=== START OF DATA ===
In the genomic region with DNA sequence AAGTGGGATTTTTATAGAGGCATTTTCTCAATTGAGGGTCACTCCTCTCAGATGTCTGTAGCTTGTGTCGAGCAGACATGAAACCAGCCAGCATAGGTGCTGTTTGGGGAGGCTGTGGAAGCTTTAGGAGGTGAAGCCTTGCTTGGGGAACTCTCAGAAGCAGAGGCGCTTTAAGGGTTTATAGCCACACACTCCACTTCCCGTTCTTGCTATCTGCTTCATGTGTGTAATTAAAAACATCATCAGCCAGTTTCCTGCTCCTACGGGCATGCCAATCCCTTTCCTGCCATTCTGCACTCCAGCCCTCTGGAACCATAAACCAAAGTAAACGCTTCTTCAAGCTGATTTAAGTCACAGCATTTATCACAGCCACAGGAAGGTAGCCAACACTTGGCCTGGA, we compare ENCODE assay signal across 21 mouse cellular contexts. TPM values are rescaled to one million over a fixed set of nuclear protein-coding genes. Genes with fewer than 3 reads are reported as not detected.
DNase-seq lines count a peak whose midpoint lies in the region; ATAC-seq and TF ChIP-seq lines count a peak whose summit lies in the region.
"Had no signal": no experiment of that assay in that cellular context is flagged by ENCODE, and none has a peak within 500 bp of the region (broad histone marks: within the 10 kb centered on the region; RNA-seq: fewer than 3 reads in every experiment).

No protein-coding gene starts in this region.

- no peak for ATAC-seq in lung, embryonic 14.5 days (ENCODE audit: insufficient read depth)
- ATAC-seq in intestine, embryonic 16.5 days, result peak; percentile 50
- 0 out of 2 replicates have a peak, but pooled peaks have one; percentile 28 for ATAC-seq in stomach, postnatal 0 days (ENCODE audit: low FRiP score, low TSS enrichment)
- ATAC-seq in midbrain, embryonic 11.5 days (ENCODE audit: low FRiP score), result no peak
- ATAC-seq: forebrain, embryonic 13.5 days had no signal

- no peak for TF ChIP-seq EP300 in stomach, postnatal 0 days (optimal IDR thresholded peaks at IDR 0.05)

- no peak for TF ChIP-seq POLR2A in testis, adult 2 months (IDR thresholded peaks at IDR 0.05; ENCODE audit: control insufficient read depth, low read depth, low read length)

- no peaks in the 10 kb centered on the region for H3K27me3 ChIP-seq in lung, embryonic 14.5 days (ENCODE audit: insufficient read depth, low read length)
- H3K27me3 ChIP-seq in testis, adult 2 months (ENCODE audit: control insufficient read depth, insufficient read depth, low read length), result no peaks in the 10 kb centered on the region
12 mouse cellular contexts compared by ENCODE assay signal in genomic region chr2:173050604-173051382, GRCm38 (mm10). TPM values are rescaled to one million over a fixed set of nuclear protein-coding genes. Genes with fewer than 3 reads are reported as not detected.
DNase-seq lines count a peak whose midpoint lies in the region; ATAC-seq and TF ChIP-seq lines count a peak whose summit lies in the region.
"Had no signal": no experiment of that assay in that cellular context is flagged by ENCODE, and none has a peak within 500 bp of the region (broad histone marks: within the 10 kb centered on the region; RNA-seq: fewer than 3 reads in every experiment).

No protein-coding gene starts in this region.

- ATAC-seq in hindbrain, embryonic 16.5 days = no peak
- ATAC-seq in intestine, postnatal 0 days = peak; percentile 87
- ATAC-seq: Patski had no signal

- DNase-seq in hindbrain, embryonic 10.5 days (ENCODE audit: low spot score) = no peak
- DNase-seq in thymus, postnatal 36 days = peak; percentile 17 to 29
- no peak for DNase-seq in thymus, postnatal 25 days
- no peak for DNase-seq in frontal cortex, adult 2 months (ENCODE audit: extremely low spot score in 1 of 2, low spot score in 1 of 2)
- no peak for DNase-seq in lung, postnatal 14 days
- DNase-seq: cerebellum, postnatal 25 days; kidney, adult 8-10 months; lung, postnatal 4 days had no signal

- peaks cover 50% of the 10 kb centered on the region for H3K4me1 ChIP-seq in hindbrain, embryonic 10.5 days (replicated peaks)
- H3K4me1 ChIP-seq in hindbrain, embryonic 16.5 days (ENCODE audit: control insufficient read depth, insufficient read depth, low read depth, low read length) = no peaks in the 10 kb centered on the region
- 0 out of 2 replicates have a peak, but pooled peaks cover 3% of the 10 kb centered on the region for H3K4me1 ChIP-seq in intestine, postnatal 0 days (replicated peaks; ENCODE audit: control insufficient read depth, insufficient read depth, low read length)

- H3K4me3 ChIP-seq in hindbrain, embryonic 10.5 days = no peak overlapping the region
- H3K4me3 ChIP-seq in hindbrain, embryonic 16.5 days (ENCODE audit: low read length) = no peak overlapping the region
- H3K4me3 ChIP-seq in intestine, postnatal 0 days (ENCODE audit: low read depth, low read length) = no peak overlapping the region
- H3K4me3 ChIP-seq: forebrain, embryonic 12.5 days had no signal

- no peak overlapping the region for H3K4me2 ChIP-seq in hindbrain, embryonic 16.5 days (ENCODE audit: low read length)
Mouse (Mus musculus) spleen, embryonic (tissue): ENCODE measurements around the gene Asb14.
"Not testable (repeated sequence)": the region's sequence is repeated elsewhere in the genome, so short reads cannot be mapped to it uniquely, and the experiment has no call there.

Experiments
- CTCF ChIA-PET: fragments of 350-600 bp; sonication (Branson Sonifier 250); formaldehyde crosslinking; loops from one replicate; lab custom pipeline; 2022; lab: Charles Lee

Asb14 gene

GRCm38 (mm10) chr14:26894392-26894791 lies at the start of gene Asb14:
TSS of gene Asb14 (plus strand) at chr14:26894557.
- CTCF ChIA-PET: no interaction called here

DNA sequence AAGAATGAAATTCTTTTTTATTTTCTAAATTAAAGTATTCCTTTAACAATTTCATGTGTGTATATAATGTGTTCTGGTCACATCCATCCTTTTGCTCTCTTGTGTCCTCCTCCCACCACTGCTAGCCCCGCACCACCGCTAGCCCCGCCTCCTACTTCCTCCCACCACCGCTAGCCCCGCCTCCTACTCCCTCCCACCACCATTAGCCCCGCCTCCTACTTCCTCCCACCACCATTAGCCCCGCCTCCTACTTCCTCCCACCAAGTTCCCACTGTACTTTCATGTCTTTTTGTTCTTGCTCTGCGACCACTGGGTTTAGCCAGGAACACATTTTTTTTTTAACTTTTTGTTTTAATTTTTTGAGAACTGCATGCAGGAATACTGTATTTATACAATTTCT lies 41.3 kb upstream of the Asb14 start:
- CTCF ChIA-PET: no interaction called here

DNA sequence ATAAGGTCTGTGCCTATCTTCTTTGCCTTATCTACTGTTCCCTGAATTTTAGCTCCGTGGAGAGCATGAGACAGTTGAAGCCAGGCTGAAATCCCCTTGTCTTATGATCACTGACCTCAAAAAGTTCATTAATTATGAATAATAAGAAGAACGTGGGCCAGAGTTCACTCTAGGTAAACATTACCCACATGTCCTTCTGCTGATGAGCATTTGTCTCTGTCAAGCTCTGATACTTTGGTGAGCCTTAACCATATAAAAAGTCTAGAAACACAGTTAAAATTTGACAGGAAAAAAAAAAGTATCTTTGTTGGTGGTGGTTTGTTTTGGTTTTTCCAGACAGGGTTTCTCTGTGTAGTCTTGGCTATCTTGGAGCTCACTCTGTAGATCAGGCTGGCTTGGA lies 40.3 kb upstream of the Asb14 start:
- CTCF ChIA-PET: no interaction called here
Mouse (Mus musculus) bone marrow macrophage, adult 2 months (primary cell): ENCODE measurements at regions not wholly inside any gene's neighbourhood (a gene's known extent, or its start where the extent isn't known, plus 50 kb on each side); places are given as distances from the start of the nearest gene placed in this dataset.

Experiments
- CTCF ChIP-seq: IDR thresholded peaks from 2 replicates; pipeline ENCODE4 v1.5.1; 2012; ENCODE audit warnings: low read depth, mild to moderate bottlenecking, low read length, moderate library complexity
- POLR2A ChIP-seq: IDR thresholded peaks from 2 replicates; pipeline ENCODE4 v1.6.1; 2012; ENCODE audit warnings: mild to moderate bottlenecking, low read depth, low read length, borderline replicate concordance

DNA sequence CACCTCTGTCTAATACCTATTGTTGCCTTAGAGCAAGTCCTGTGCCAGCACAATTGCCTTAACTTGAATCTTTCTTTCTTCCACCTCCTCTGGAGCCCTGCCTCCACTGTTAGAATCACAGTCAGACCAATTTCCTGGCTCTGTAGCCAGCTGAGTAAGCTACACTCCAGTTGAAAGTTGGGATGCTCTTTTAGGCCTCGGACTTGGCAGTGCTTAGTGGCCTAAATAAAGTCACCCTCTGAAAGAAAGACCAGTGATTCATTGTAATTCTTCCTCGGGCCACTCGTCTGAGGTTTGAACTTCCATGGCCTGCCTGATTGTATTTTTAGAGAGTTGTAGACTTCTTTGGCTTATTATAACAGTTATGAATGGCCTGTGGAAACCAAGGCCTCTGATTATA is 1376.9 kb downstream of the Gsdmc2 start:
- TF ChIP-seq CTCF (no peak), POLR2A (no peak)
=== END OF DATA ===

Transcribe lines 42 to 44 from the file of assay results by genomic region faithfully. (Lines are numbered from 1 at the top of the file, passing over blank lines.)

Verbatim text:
- CTCF ChIA-PET: no interaction called here

DNA sequence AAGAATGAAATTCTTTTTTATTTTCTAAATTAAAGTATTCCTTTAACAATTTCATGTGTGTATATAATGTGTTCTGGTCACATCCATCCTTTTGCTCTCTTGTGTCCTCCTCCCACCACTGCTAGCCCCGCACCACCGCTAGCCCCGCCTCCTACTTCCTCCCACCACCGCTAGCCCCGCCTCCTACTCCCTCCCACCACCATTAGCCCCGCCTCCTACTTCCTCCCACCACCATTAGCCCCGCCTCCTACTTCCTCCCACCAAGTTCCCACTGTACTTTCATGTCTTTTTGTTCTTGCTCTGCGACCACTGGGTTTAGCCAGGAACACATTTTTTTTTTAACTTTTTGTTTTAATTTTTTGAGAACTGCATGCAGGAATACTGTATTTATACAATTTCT lies 41.3 kb upstream of the Asb14 start:
- CTCF ChIA-PET: no interaction called here